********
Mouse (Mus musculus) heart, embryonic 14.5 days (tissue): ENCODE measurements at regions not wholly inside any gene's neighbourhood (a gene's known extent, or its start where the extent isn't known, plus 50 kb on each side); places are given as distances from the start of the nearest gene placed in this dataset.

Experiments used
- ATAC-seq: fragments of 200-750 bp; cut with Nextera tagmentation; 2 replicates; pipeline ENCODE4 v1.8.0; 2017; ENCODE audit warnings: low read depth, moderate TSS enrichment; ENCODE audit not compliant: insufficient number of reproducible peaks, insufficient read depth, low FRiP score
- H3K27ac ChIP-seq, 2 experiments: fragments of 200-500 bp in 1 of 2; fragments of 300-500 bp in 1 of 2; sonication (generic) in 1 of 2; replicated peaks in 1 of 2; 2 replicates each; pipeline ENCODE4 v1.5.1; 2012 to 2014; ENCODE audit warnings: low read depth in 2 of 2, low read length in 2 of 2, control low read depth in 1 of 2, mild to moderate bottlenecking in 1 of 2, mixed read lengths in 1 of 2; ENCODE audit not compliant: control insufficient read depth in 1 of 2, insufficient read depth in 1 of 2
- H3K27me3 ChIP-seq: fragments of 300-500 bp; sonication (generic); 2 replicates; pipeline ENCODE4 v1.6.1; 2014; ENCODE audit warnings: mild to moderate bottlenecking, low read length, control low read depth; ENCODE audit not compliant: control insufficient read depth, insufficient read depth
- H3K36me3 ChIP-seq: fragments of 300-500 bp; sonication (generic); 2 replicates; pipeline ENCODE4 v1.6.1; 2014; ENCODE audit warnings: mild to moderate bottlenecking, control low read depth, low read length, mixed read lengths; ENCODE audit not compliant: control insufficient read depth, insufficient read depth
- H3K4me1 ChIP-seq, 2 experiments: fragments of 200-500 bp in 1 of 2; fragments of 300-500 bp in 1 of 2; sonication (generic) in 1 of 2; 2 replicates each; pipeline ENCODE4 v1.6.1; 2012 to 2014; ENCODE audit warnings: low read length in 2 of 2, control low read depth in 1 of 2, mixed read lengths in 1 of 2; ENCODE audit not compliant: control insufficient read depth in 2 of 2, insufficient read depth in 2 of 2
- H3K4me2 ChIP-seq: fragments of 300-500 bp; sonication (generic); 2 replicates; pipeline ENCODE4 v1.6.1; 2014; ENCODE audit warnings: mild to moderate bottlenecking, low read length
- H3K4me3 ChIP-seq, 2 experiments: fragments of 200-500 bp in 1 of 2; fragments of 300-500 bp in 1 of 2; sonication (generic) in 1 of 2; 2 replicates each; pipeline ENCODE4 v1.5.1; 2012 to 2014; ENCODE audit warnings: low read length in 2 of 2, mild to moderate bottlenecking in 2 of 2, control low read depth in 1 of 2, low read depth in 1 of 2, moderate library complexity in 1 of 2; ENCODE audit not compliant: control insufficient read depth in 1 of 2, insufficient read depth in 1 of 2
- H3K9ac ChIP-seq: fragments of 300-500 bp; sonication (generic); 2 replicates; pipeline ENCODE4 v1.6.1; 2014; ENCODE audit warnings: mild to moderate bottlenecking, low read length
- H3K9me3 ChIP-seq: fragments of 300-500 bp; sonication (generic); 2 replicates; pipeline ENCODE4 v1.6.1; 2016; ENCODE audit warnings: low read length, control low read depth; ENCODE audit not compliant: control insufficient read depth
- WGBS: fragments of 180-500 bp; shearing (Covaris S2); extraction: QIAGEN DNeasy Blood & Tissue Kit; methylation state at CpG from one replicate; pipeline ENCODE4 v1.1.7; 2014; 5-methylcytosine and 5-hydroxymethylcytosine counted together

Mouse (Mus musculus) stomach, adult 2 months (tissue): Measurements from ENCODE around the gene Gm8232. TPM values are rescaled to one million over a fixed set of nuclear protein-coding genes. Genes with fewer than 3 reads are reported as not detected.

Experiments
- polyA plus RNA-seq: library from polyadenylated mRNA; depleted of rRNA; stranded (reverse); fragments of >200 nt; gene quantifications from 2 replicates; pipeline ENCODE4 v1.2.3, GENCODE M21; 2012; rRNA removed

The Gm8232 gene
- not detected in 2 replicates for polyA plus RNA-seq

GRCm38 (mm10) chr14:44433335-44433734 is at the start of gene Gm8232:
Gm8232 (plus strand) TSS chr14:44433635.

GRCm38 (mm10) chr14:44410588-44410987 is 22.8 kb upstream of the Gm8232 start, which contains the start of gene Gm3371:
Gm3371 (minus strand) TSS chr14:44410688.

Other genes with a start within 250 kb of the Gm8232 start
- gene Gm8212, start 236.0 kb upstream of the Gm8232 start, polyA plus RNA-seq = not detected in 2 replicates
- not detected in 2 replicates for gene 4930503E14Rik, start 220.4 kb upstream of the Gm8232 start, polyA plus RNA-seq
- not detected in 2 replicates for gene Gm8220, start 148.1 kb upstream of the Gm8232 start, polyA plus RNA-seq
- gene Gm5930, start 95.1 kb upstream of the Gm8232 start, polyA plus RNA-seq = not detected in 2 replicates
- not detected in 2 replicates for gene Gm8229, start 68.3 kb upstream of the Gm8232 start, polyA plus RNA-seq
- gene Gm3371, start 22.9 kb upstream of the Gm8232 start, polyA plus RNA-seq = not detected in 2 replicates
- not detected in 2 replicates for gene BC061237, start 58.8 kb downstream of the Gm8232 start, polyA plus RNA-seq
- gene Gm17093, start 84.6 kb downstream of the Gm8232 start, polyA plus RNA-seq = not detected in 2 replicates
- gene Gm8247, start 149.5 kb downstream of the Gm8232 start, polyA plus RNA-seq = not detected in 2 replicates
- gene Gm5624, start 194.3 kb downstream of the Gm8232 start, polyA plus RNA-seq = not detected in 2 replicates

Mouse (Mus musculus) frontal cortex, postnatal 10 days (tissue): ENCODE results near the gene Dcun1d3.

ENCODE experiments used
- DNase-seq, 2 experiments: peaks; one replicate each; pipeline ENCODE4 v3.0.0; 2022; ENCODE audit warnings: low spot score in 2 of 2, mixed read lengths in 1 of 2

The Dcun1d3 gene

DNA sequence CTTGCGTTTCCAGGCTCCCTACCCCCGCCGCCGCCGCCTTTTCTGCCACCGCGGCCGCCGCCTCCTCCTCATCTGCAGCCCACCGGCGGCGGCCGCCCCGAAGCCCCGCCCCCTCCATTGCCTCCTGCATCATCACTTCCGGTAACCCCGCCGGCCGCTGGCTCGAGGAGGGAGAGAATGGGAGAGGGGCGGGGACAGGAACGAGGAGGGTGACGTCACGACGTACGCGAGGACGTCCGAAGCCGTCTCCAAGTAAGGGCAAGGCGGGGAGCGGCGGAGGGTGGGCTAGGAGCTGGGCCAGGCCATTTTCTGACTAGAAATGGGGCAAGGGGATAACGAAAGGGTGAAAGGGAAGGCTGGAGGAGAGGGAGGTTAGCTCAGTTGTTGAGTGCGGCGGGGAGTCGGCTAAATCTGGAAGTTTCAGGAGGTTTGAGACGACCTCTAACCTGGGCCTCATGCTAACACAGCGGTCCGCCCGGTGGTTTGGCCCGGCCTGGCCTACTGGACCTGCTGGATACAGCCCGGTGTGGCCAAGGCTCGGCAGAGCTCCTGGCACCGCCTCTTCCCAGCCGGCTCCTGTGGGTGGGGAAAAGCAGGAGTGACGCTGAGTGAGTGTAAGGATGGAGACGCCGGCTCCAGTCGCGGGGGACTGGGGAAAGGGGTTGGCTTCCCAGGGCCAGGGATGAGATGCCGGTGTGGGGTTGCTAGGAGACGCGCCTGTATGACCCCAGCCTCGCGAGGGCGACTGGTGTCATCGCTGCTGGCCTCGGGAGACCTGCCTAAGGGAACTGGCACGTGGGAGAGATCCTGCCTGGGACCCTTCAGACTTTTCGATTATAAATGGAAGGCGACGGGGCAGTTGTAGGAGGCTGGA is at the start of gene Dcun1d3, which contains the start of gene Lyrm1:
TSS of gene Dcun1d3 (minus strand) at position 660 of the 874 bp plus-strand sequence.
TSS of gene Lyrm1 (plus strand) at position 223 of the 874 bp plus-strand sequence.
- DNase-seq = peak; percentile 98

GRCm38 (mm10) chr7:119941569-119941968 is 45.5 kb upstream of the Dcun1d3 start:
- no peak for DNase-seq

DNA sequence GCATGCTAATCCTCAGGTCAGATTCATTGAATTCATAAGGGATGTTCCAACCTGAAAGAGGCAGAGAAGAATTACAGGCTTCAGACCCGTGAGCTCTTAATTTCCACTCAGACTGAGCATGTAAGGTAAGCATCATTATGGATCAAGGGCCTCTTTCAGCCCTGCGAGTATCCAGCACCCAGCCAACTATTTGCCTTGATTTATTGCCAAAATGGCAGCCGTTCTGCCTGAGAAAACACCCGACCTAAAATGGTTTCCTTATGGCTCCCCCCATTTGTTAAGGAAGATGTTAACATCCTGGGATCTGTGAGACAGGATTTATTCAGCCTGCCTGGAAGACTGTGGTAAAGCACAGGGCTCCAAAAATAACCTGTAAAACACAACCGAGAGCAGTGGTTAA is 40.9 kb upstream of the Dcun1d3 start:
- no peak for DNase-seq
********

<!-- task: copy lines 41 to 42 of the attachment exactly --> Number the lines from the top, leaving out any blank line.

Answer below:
GRCm38 (mm10) chr7:119941569-119941968 is 45.5 kb upstream of the Dcun1d3 start:
- no peak for DNase-seq